The founder of Liberty & Co Ltd. was a man called Arthur Lasenby Liberty. With a GBP £2,000.00 loan from his future father-in-law, Liberty bought the lease for half a shop - 218a Regent Street, in London’s emergent West End.
The shop opened in 1875 and steadily grew into a showcase for worldly, cultured goods. The company became synonymous with avant-garde and exotic design - with an emphasis on the Aesthetic and Arts and Crafts movements.
During the 1890s, Liberty built strong relationships with many British designers. A few of these designers specialised in silver, including the Birmingham silversmith, William Hassler, and the renowned silversmith, Archibald Knox. They practiced the artistic styles known as Art Nouveau and Arts and Crafts. In time, the company became associated with these new styles, to the extent that in Italy, the Art Nouveau Style became known as the "Stile Liberty".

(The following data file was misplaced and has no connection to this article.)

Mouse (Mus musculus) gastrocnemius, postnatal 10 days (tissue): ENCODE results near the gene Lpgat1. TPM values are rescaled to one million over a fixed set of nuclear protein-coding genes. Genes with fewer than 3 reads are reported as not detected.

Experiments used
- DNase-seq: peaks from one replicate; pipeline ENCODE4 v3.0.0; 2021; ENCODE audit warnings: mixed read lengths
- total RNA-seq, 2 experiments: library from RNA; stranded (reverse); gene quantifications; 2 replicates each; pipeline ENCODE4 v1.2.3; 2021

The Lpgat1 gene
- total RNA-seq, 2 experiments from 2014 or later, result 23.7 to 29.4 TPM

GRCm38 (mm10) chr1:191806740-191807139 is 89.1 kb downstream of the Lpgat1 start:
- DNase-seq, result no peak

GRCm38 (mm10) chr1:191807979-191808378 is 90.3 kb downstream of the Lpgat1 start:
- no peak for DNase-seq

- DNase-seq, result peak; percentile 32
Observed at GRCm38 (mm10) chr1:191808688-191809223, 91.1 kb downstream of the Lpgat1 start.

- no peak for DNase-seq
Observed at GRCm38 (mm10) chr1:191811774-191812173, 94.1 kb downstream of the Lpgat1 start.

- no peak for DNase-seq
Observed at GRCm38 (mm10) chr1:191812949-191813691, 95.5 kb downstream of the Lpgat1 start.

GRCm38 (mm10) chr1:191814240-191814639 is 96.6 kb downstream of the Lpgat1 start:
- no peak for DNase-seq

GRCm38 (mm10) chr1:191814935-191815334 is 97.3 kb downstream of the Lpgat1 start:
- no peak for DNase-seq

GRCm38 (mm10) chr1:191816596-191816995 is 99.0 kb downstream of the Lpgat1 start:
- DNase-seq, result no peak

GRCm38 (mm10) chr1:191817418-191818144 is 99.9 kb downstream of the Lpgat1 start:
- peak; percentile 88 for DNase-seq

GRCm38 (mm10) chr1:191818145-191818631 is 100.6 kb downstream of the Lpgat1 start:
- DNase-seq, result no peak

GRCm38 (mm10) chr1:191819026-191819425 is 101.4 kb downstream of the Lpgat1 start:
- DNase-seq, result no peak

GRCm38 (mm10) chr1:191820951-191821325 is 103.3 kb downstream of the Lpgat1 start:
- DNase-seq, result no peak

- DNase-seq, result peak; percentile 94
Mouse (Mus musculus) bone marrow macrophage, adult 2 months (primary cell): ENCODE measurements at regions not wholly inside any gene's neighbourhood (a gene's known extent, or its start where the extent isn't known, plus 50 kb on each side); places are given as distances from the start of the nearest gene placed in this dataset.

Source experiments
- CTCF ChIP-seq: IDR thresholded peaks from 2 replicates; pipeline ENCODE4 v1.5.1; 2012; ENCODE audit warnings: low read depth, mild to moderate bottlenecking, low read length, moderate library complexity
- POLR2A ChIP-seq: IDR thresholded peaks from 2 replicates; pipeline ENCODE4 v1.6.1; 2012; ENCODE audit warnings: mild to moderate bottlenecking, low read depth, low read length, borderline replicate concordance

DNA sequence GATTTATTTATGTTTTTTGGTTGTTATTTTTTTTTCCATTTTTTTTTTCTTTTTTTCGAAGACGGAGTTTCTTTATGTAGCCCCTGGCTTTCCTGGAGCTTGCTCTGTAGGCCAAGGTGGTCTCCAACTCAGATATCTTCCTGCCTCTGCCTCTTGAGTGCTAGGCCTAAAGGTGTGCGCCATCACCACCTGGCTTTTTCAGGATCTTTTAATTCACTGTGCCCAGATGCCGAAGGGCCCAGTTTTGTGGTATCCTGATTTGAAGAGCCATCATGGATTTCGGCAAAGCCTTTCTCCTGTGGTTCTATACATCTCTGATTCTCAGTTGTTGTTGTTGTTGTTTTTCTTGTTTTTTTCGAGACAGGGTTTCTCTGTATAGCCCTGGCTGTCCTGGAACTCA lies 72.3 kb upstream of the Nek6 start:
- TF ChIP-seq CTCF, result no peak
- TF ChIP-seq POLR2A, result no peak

The Arts and Crafts movement (inspired by the art critic John Ruskin and popularised by the designer and socialist William Morris) aimed to re-introduce excellent quality hand craftsmanship to the decorative arts of the time, instead of just making mass-produced items by machine. However, this sort of silverware proved to be quite expensive to make, therefore Liberty decided to introduce a range of more affordable silver that utilised a little machine production in its manufacture and thus Cymric was born in 1899. The designs were an Art Nouveau interpretation of the Celtic style, and often featured enamelled ornamentation. It was a huge success, as it tapped into the middle-class demand for metalwork and silver in the Arts and Crafts style, which had become very fashionable.